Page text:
Living with cancer: 5 tips for facing things you can’t control


I’m wired not to worry too much about something I cannot control.  For example, I automatically ignore any concerns about being inside an imaging device and then having to wait for the results to come through.  For me, I need to get the scan and I cannot control the results. The results will be what they will be, and I will react accordingly when I know them.  I once wrote an article called “Scanxiety, I just don’t get it“.  In hindsight, perhaps I was a bit harsh as not everyone is wired like me. 

However, perhaps presenting the reasons for my own way of handling these test and surveillance events might help others.  So based on my own experience, here are my 5 tips to face things you cannot control. 

5 tips for handling things you cannot control

1. Don’t cross the bridge until you come to it

I can totally understand why people worry about things in the future, even when they can’t control the situation.  For example, meeting an oncologist (or another specialist) to receive results can leave you lying awake wondering about all the ‘what ifs’, do I have growth, what will they do about it, whether I will survive, etc.  I think if you have people who depend on you, that can make those thoughts worse.  However, trying to work out what you will be told can actually make you ill as you become overly negative.  

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2. Think outside the box

I mentioned my own coping mechanisms above, they are based on cold clinical and life facts. But I was diagnosed in 2010 and have learned to build up my coping mechanism.  I guess some newcomers to their own cancer journey are still trying to work out what is happening to them.  If you can do it, try to turn surveillance (and therefore scanxiety) into a positive by imagining your situation if you were not getting a scan, not knowing what the results of that scan will be.

Close your eyes and think about that for a while. 

What would you feel like? What would you do?  Because that is what would happen if you did not get into that scan and then did not know the results of it.  Sure, you might hear bad news but at least you and your doctor can work together to see what could be done – ignoring or not knowing these results can exacerbate the problem, potentially shortening your life.  Conversely, you won’t know if it’s good news, your life is on hold and the anxiety remains. 

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3. Keep busy

When I was first diagnosed, I was working full-time in a busy and fast-paced environment, I was never bored.  I continued that lifestyle for 3 years during the initial diagnosis, treatment, and surveillance.  When I look back, I am certain that keeping busy helped me deal with stuff.  

When you worry about things constantly, it can manifest in physical changes.  According to WebMD, chronic anxiety and outpouring of stress hormones can have serious physical consequences, including (but not limited to), suppression of the immune system, digestive disorders, muscle tension, and short-term memory loss. 

One way to counteract that effect is to distract yourself with something requiring you to focus.  I find that walking, particularly in scenic or interesting places, helps me focus and relax.  Think about hobbies or activities you enjoy and go and do them. 

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4.  Peer contact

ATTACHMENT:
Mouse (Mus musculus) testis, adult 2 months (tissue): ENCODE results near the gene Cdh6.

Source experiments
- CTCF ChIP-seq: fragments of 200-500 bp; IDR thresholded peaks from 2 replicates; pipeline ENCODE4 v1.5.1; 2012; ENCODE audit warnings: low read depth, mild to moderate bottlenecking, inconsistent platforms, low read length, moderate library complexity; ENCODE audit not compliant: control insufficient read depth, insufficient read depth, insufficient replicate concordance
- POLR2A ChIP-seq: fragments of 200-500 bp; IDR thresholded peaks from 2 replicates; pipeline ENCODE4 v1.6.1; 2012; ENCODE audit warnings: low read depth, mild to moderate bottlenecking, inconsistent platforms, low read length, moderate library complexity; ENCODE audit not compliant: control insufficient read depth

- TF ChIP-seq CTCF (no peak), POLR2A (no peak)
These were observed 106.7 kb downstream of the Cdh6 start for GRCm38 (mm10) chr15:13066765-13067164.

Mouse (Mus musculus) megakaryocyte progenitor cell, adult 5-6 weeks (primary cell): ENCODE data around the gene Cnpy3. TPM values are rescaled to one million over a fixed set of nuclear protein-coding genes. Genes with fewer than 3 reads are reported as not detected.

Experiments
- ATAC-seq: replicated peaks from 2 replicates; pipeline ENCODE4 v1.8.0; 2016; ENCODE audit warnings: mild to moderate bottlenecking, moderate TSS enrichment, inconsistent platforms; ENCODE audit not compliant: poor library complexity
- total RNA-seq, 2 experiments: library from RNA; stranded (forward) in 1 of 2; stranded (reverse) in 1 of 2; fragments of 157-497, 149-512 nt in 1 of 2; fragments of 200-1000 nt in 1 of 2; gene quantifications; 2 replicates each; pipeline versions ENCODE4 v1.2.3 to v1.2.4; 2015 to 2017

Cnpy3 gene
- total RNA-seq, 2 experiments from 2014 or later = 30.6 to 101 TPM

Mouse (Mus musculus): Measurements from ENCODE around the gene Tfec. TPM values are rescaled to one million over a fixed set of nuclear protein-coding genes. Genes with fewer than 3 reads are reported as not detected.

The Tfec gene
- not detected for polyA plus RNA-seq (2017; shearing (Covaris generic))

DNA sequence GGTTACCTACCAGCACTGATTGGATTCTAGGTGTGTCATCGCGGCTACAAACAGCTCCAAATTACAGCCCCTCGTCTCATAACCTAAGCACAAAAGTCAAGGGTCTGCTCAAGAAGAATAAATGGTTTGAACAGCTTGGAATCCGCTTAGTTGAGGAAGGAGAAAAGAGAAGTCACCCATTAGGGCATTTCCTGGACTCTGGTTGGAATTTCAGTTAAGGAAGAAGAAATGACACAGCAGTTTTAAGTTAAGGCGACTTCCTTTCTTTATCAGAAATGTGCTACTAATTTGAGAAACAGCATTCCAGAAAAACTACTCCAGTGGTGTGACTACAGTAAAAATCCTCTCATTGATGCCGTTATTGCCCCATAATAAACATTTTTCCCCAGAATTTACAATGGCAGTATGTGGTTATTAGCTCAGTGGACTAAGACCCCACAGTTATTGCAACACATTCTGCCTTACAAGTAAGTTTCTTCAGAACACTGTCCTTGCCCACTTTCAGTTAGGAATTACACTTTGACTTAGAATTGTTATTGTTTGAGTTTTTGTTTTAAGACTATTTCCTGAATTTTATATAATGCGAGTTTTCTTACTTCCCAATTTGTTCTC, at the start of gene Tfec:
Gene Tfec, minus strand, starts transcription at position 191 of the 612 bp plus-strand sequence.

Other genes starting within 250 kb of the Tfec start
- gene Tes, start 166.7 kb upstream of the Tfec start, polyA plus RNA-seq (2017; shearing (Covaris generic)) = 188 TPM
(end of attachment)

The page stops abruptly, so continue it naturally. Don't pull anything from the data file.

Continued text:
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It’s very difficult to tell someone to change their mindset and begin to think positively, particularly.  But receiving words of encouragement from close family and friends is clearly a good thing. Talking to others in the same situation, or who have gone through the same issues you are going through, is another source of encouragement. I see this day in and day out inside my online patient group.  These discussions can really help put things into perspective, but they can also provide comfort during a difficult time.  If you have been diagnosed with any type of Neuroendocrine Cancer, my patient group can be found here – or click on the green box below.

5. Worrying is pretty normal

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This tip sounds odd among the other four, but we all worry, it’s the extent of the worry and the inability to react in a defensive way that is the problem.  Some people find writing about their experience helpful, whether that is a personal diary, a blog, a question in the patient support group, or just picking up the phone to talk to someone you trust.  It all is said to be useful in coping with anxiety. 

For those who still find this suggestion really difficult, I have a blog post called 8 tips for conquering fear which may be helpful for some.  It contains video presentations from cancer counselors who are experienced in dealing with cancer patient anxiety.  


I am not a doctor or any form of medical professional, practitioner or counsellor. None of the information on my website, or linked to my website(s), or conveyed by me on any social media or presentation, should be interpreted as medical advice given or advised by me. 

Neither should any post or comment made by a follower or member of my private group be assumed to be medical advice, even if that person is a healthcare professional.   

Please also note that mention of a clinical service, trial/study or therapy does not constitute an endorsement of that service, trial/study or therapy by Ronny Allan, the information is provided for education and awareness purposes and/or related to Ronny Allan’s own patient experience. This element of the disclaimer includes any complementary medicine, non-prescription over the counter drugs and supplements such as vitamins and minerals.

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